‘Well to paraphrase The Beatles, it only takes 730 holes to fill the Village Underground, and we did it.’
That was the message emanating out from the startlingly accommodating backstage realms of the Shoreditch haunt last Saturday sometime gone eleven: a statement of triumph in adversity, and of aspirations of grandeur simultaneously. MONO, the understated though musically overblown troupe from Tokyo came, saw, conquered and astounded to leave all dumbstruck and indeed dumb. After the most intense ninety of live music thus far this year, words failed us. All of us. Thus to render this unmistakably magical experience in mere words – whether fanciful and/ or plentiful – feels somewhat futile. It would surely be the epitome of the hackneyed idiom: the dancing about architecture; the laborious expression of inexpressible emotion. There were 730 individuals in there, and they were held unerringly rapt by but four. MONO were here working with miraculous ratios, but then that was surely to be anticipated…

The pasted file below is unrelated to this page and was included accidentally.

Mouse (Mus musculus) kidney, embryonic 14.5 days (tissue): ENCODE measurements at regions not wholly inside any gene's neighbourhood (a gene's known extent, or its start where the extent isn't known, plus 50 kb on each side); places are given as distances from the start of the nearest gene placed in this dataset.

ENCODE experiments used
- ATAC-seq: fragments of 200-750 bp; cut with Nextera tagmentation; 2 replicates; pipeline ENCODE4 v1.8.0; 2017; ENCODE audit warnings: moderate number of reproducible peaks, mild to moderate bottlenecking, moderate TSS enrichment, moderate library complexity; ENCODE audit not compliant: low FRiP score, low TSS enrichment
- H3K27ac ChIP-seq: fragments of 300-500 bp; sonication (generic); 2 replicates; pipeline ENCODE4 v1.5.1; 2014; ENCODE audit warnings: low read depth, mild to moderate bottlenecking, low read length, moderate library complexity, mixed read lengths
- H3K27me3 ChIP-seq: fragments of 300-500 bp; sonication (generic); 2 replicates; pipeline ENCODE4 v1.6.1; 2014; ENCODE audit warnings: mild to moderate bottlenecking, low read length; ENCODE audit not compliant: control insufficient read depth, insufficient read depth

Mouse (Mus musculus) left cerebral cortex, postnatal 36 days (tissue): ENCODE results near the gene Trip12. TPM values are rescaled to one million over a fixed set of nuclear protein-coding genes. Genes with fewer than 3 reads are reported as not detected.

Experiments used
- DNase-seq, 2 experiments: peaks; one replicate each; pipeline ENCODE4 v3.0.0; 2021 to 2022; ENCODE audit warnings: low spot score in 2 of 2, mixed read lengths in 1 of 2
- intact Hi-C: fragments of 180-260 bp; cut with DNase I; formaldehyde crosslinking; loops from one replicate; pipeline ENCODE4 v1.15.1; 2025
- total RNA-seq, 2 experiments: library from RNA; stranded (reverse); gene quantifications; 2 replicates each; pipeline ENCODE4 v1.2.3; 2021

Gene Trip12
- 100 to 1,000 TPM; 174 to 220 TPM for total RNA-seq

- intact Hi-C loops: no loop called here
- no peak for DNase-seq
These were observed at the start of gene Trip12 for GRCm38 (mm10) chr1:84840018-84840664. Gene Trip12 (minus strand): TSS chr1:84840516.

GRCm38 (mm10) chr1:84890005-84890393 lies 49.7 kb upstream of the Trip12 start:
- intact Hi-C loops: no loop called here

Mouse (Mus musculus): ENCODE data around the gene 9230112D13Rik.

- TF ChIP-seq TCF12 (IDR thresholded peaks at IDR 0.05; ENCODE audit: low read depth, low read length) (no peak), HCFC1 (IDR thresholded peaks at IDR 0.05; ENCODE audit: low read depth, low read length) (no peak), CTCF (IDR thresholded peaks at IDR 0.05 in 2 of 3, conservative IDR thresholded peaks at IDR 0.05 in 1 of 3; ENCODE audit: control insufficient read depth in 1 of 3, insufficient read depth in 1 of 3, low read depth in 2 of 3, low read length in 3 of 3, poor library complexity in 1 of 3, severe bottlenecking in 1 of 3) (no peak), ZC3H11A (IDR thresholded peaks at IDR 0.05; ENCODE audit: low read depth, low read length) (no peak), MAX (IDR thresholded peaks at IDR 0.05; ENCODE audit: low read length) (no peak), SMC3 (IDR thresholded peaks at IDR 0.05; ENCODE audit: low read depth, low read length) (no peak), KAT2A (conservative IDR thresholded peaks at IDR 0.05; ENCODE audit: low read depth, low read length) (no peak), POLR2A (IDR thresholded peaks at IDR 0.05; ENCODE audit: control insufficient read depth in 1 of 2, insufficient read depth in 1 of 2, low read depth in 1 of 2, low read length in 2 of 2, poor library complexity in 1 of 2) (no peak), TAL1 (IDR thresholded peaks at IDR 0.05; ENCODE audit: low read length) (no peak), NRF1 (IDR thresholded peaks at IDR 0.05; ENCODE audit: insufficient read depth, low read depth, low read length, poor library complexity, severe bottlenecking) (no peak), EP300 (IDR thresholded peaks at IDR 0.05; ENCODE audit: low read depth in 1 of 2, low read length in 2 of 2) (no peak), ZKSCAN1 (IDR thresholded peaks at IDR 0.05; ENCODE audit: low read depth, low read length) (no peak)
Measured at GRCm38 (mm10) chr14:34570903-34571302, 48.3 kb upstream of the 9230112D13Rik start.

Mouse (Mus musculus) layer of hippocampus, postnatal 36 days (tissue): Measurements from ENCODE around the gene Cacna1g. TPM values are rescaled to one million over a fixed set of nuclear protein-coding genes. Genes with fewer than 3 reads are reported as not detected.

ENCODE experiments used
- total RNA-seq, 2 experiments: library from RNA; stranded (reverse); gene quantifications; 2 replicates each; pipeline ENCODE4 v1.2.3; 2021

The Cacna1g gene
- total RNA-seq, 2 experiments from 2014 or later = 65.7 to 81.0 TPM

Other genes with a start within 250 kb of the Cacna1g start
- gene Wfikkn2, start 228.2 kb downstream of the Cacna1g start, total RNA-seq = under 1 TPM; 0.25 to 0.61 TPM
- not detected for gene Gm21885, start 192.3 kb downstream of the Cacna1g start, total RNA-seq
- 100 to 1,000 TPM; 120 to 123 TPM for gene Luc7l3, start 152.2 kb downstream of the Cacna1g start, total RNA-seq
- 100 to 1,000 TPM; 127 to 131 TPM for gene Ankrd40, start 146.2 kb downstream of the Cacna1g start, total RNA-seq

Their latest, For My Parents, is their most affecting piece to date – the quartet’s magnum opus, and indeed a yardstick against which all emotive post-rock must now be measured for all eternity. Though live, as though one of Satoshi Tajiri’s fictitious critters, it evolves into something altogether transcendent. They both maintain and amplify that masterful control over the dynamic between the sternum-wrenchingly beautiful, and that lung-puncturing brutal. For the most part, however, it’s the former effect they place most emphasis upon.
Another show born of Tokyo, and to follow in Boris’ thunderous footsteps another gong. It ripples into animation – anime, even – as Legend comes into being. This is music for an ethereal, and eventually triumphant conquest – the like we’re only accustomed to from Tolkien’s nib. Though it’s one that, over an exhaustive running time, ultimately proves too to be fictional in overriding aesthetic, in that it really feels too good to be true. Pertaining to a soft deftness at times, whilst sounding as though a tumultuous Hokusai crest thrashing into reality at others just as the written word could never do the night justice, the exposed brick echo chamber that is the Village Underground could never contain its searing majesty. Arguably, only the Royal Albert Hall ever could.